'Every art student enrolled in a Digital 101 course should read this book. Summing Up: Essential. Lower-level undergraduates and above; general readers.' - CHOICE
Winner of the American Society for Aesthetics Outstanding Monograph Prize, 2010
‘In this groundbreaking book, Dominic McIver Lopes offers a rigorously argued, tightly formulated and highly original account of computer art. Rich in examples and brimming with insights, it will provide everyone interested in computer art with a deeper understanding and appreciation of this fascinating art form.’ - Berys Gaut, University of St. Andrews, UK
‘This book argues that computers provide a new medium for art, rather than simply being a new vehicle for displaying art. This raises a host of intriguing questions, forcing us to think again about what we thought we knew about art. Lopes is the ideal guide; being one of our leading philosophers of art, and also completely at home in the world of computing. This is a very good book which considers genuinely interesting issues in an accessible and enlightening way.’ – Derek Matravers, The Open University, UK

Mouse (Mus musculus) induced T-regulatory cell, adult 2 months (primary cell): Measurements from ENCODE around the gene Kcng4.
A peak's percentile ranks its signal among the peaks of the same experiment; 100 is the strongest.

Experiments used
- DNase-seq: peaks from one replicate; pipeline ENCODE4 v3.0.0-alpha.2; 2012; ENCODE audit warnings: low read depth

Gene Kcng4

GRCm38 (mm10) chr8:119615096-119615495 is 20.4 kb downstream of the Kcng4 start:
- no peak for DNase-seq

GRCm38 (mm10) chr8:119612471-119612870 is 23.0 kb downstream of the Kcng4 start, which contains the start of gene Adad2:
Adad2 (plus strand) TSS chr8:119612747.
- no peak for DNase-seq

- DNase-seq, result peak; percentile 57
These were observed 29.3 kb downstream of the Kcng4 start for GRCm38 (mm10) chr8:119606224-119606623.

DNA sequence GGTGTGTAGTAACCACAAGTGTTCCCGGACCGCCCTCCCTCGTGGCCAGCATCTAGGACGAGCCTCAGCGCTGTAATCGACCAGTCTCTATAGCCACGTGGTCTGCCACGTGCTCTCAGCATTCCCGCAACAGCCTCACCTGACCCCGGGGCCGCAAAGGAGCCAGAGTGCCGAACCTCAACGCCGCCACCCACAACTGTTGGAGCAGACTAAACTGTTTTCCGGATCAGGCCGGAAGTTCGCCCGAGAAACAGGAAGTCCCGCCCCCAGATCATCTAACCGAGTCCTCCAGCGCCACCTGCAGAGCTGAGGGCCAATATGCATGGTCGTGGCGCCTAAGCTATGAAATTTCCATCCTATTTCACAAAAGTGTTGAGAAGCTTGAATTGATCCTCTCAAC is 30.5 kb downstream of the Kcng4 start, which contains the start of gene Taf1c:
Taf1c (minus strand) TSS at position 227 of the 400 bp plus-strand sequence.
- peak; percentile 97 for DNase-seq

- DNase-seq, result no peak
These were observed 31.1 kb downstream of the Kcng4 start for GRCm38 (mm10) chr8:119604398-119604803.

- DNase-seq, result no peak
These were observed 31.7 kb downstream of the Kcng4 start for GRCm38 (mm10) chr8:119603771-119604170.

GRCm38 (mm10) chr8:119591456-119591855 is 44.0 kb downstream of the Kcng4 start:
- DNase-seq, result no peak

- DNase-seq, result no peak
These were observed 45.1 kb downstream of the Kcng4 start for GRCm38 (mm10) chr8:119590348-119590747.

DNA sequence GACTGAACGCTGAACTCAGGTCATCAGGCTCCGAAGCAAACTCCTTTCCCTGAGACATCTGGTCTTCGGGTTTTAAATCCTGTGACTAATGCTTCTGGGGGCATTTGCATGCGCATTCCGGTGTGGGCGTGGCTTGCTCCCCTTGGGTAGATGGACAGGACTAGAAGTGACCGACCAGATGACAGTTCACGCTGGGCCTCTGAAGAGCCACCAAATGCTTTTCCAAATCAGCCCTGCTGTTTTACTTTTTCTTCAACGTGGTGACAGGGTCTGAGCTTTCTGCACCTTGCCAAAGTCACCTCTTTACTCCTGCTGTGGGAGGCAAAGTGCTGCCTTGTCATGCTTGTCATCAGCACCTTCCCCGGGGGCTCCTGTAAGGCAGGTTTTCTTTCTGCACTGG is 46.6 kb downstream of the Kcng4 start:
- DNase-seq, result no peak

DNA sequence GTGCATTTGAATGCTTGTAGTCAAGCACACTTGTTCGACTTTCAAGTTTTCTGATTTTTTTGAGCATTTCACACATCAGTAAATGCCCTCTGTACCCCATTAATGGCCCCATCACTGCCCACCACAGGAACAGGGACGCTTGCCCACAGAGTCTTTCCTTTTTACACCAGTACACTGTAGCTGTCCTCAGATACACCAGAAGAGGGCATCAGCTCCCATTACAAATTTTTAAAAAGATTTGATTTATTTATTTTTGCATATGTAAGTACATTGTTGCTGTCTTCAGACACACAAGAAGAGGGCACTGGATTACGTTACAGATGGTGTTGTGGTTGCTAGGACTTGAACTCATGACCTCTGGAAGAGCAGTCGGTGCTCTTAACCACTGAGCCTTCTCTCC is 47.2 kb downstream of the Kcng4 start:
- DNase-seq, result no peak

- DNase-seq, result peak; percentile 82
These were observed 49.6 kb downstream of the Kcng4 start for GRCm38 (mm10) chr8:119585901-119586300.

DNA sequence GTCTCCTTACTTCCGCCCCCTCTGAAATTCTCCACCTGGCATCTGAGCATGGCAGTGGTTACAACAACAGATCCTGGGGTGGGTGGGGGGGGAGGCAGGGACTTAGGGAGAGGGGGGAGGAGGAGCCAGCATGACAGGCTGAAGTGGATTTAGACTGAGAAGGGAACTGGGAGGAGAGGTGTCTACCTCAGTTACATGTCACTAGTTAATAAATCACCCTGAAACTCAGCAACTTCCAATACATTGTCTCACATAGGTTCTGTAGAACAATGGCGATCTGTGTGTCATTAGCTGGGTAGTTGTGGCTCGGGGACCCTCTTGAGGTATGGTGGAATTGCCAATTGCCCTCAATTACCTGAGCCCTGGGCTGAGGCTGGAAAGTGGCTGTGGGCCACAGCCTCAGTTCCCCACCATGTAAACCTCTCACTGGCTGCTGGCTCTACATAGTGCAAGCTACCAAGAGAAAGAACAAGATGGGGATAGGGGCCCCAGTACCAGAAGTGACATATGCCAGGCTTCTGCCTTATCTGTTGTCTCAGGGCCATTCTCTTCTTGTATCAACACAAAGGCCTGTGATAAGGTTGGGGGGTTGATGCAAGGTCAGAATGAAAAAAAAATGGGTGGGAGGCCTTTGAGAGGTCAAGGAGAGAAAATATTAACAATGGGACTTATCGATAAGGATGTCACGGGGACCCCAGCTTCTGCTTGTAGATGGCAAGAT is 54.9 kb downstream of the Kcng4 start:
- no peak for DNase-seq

About the Author
Dominic McIver Lopes is Associate Dean in the Faculty of Arts and Distinguished University Scholar and Professor in the Department of Philosophy at the University of British Columbia. He is the author of two books on the philosophy of art, and editor (with Berys Gaut) of The Routledge Companion to Aesthetics.